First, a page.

Lay-offs, short-term working and redundancy | Your Rights at Work

The current Covid-19 outbreak is causing lots of people to ask about their employment rights. Our main page on your rights at work during this time deals with sick-pay and what happens if you need to self isolate.

Below is more detailed information in the event your employer wants to initiate temporary lay-offs or short-term working.

What do I do if my employer tells me I’m going to be laid-off, short-term working, or even made redundant?

First things first, make sure you contact your local UNISON rep, or UNISON branch straight away.

Find your local branch contact details

What is a lay-off?

Circumstances, like the Covid-19 pandemic, could potentially lead to some employers temporarily reducing available work. A lay-off is where employees are not provided with work by their employer and the situation is expected to be temporary.

Similar to this is what’s known as short-time working, where employees are laid off for a number (but not all) of their contractual days each week, or for a number of hours during a working day.

How can an employer do that?

It’s all about your contract. Employers can lay someone off where there is a written contractual right, so the first thing you need to do is find your contract and see what is says about this.

On rare occasions, there may be an agreement covering lay-offs between an employer and a trade union (like UNISON), or an agreement made by a national body (like the NHS Staff Council). Such an agreement has contractual force, but only if it is in the individual employee’s contract of employment.

What if it’s not in my contract?

The ability of your employer to force lay-offs may also be possible if they can show that they’ve been using these over a long period of time and it’s their normal practice. You would almost certainly be aware of this practice already in your workplace if this was the case.

But my employer’s now saying they want to change my contract?

This could be done by individual agreement with you. But you don’t need to agree a change just because your employer asks you!

A change could also happen with the collective agreement of a recognised trade union, or through a process known as dismissal and re-engagement. Either of these would require significant consultation with you and your colleagues first.

Will I be paid during a lay-off?

Again, it’s all about your contract. Employees can be laid off without pay where there is a specific term in their contract which allows the employer to do this.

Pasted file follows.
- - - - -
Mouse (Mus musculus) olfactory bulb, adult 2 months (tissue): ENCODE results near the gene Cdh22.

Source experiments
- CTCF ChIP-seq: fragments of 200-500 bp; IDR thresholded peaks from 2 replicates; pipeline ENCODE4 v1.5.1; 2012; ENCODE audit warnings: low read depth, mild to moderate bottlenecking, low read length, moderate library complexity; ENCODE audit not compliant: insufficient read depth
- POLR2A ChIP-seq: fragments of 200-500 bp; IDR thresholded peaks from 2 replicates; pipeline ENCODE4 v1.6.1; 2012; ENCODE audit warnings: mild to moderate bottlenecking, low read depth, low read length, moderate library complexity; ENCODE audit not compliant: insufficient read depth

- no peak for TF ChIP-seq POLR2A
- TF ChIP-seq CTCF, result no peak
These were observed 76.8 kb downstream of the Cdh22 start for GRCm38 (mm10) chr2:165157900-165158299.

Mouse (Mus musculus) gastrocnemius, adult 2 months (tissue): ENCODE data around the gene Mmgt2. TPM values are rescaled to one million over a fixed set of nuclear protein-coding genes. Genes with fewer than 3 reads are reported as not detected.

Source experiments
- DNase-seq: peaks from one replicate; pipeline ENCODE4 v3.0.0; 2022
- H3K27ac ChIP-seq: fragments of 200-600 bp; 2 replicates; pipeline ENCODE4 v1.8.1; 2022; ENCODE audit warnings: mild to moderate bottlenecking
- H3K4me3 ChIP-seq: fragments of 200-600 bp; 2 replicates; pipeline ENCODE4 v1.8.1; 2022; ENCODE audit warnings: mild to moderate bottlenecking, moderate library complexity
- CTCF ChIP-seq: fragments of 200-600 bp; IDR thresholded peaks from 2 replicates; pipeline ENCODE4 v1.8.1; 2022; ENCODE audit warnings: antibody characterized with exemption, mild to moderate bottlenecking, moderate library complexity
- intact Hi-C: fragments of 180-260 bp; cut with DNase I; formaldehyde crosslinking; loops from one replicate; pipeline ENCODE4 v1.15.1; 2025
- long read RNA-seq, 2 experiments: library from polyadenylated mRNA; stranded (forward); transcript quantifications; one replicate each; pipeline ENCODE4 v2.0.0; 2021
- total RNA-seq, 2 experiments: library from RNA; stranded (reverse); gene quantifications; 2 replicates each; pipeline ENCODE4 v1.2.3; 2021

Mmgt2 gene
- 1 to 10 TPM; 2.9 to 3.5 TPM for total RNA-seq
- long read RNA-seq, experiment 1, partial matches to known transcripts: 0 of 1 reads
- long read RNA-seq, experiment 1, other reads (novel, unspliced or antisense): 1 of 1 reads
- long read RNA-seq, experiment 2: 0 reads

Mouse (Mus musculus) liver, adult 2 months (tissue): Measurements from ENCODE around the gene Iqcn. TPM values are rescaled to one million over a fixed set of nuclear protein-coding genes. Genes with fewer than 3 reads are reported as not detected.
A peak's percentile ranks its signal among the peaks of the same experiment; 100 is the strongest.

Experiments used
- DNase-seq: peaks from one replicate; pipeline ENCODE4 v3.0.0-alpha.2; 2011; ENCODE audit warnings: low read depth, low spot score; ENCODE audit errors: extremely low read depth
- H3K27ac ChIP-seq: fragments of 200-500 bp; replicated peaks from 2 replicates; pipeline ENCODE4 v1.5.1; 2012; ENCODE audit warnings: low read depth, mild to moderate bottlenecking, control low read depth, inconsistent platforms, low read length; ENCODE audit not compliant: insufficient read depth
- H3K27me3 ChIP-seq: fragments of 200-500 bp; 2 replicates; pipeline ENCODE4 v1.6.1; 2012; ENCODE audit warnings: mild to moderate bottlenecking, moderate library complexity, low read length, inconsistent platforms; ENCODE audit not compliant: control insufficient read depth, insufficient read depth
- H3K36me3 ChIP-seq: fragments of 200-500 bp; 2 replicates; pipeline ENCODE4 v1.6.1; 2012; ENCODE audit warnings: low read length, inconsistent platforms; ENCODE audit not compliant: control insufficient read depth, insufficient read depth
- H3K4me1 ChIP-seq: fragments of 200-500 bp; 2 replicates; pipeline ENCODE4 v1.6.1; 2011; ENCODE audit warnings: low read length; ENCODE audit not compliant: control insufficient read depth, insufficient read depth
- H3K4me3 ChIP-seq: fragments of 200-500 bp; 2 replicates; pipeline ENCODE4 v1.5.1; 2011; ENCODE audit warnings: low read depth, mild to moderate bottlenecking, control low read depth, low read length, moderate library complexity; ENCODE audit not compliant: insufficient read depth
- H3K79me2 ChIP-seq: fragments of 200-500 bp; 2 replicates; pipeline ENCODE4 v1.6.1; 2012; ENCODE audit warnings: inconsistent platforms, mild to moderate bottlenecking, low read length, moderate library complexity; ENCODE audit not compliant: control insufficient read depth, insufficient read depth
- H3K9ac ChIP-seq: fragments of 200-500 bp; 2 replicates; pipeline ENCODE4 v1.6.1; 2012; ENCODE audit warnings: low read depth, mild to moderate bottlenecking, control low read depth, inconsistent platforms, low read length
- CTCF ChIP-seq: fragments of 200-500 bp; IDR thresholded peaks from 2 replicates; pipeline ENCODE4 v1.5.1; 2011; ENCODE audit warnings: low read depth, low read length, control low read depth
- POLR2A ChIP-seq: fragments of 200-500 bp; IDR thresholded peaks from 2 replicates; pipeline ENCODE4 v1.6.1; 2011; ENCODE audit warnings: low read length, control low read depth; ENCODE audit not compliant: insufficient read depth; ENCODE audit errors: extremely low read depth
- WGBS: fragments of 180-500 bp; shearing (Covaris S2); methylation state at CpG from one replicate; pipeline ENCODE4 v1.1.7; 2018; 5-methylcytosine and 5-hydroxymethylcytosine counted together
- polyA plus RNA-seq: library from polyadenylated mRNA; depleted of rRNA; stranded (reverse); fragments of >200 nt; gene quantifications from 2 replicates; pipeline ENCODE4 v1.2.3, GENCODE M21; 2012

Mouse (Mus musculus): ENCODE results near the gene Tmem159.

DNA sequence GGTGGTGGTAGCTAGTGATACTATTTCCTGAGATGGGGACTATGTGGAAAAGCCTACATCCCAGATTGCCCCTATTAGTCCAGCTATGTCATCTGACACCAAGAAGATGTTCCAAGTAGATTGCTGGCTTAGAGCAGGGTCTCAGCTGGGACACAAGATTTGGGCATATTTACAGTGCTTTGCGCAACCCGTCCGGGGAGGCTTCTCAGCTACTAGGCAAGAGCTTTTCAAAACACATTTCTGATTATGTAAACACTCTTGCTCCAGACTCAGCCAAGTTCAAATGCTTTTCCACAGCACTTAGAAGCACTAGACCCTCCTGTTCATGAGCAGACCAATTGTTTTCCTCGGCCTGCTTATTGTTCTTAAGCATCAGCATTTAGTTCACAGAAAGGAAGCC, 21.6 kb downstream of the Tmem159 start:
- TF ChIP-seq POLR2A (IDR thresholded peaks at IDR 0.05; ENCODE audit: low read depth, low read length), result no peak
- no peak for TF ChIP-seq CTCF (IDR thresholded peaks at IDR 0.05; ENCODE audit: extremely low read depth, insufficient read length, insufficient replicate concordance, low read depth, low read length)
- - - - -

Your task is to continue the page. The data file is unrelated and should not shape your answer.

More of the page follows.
If you are laid-off without pay, you might be entitled to what’s called a ‘statutory guarantee payment’ from your employer. Unfortunately, this isn’t very much.

The current maximum payment is just £25 a day for five days in any three months (ie. £125). If you usually earn less than £25 a day, you should receive your usual daily rate. However, if you’re part-time, this may be reduced and worked out proportionally.

On days when a guarantee payment isn’t payable, it may be possible to claim Jobseekers Allowance through your local Jobcentre Plus office.

Contact your local Jobcentre Plus

What if the lay-off goes on for a long time?

You can claim a redundancy payment from your employer if the lay-off or short-time working, runs for a long period. A long period means:

  • four or more weeks in a row
  • six or more weeks in a thirteen week period (where no more than three are in a row)

In order to claim this, you must give your employer written notice in advance that you want to make a claim. This can be a fairly basic letter. Contact your UNISON rep or UNISON branch if you want advice on this.

My employer’s saying they won’t do anything from this UNISON advice?

If your employer refuses to make guaranteed payments or follow your contract, then you have a potential employment tribunal claim. Contact your UNISON branch or local rep straight away as there are strict time limits on this.

At some stage you will need to fill in a UNISON case form, which you can find below.

Download the UNISON case form

My employer’s now saying they need to make me redundant

You can find all UNISON’s advice on redundancy on our national website:

UNISON advice on redundancy 

Find Out More Information